Democracy Amidst the Loss of Public Trust02-11-2024
More than four billion people around the world will be voting this year in elections, making 2024 the year in which more people vote to choose their political leaders than any year in human history. This record-breaking year of democracy is also an inflection point for a specifically liberal form of democracy. A widespread feeling of disempowerment and anger has mobilized mostly right-wing and nationalist populist movements, meaning that this year of democracy may result in the rise of multiple authoritarian and illiberal regimes. And amidst this watershed year of democracy, there is the coming-of-age of a new and potentially volcanic new technology that has the potential to wreak havoc with the effort to maintain an informed and rational public sphere. As John Ellis writes, the age of video and audio deep fake technology threatens to radically undermine the coherence of a trustworthy public sphere.
Welcome to the first US election featuring audio and visual “deep fakes” and the cyber-hacking of U.S. infrastructure for the purpose of destabilizing American democracy.
We’ve not been here before. Bad actors, foreign and domestic, are perfecting the art of AI-enabled deception. There might be audio of former President Obama, for instance, speaking to friends in a crowded restaurant, saying “You don’t really realize how old Biden is until you meet with him privately. It’s like he’s not there.”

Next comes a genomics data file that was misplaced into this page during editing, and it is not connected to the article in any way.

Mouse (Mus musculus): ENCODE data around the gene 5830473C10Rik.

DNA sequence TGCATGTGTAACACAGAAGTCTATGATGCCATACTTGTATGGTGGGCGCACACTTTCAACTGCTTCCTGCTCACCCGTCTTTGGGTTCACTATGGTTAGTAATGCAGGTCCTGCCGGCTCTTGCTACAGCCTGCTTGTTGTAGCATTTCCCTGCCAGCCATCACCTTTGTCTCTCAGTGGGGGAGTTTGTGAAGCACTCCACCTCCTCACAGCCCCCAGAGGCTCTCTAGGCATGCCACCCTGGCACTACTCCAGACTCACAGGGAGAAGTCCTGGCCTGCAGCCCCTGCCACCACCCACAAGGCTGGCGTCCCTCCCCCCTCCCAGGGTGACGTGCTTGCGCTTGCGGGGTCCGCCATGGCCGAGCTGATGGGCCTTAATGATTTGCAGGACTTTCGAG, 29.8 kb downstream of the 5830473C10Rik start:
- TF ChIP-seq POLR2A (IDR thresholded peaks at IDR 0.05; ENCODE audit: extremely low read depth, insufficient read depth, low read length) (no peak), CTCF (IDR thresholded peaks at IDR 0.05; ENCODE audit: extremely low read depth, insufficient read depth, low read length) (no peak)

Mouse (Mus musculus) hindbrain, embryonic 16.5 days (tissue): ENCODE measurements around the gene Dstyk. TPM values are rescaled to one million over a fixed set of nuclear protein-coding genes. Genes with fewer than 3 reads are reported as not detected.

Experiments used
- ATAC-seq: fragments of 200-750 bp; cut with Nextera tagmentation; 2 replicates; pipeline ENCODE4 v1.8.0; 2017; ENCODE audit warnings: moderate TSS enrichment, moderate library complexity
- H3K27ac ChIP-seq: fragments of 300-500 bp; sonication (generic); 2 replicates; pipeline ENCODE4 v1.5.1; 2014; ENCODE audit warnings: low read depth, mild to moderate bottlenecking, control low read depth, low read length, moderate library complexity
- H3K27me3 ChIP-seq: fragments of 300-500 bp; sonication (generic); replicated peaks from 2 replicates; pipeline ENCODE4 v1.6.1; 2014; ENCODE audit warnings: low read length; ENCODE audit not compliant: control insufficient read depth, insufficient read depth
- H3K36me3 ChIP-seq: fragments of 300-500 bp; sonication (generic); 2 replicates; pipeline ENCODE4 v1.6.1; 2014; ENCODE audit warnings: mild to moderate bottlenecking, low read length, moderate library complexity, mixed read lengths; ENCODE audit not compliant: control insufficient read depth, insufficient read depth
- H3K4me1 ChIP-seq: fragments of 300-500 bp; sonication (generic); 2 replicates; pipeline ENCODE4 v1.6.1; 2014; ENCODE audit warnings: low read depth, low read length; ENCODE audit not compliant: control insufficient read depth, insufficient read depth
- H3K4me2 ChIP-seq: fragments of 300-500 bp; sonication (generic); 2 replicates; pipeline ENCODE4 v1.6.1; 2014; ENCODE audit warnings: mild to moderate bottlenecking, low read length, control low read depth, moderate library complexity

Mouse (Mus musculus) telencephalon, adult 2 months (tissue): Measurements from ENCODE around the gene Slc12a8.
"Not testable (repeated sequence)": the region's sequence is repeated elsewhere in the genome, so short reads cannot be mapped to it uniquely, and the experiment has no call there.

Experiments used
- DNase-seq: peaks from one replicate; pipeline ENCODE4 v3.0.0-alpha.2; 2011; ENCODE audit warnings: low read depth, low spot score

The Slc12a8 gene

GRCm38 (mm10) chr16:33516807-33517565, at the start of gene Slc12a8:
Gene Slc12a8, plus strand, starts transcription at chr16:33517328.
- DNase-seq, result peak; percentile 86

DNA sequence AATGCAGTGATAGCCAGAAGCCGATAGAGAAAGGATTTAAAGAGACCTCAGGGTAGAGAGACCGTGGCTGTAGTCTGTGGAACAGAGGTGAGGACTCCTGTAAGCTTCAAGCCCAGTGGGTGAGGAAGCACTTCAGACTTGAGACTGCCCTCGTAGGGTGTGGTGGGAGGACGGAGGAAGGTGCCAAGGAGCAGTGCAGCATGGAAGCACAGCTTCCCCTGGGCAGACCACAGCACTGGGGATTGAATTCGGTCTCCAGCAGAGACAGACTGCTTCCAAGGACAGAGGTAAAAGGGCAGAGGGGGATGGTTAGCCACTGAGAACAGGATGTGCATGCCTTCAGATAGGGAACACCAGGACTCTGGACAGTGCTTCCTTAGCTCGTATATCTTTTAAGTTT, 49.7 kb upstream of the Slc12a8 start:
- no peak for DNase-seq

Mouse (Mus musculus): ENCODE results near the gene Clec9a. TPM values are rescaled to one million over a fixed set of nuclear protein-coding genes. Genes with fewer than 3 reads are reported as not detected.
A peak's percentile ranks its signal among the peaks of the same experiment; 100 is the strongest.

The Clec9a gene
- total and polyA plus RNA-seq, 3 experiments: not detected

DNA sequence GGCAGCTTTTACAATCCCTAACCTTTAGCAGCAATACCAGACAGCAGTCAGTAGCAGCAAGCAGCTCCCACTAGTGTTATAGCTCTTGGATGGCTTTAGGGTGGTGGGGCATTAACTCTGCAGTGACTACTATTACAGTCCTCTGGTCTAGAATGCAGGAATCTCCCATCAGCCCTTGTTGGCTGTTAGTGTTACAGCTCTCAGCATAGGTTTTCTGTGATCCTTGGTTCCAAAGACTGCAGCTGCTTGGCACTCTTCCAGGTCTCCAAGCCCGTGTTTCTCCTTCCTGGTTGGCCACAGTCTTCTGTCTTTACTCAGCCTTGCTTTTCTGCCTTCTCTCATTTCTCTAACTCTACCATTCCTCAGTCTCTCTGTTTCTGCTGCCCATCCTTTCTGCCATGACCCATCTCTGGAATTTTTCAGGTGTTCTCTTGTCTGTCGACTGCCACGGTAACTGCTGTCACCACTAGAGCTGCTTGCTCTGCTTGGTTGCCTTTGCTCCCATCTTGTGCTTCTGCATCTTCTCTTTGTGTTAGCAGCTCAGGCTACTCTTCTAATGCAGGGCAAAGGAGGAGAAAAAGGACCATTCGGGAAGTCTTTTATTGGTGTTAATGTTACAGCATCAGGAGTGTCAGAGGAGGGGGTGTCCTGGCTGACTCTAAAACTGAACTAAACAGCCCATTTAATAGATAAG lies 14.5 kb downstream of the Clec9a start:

That audio will sound exactly like Mr. Obama. The busy restaurant background noise will be actual audio from a busy restaurant. The elements for this hypothetical “deep fake” audio will be stitched together and co-produced by advanced artificial intelligence. You won’t be able to tell the difference between “real” Obama and “deep fake” Obama, because you can’t. The quality of the “forgery” is that good.
If you think these deep fakes can be ring-fenced, and kept separate from the “news” about the 2024 presidential election, think again. Deep fake Obama is perfect for social media. It’s short, it’s intriguing and it’s one-click “share-able.” Indeed, something like it (and others like it) will be shared millions of times on social media throughout the election season. Every day.
It will reach a point, probably in early October, when the first question asked about a social media political “post” will be: “Is that AI or is it real?” If it’s just audio, you and I will not be able to answer the question. The only honest answer will be, “I don’t know.”
Deep fake video is easier to spot. It’s not “perfect” the way deep fake audio is. That does not mean we won’t be flooded with short, deep fake video clips on TikTok, Facebook, Instagram, Twitter/X, Threads, Telegram, Discord, and the others. Thousands and thousands of them will make the rounds, some humorous, some crazy, some “serious,” some supposedly “official.” None of them will be "true.”
The net effect of this avalanche of deep fake audio/video will be distrust. Tens of millions of deep fake audio/video posts and “re-shares” will overwhelm any ability we have to sort out what is true and what is not. We don’t have the time. We don’t have the expertise. If we can’t sort it out quickly, we won’t sort it out. We’ll only trust people and sources we already trust.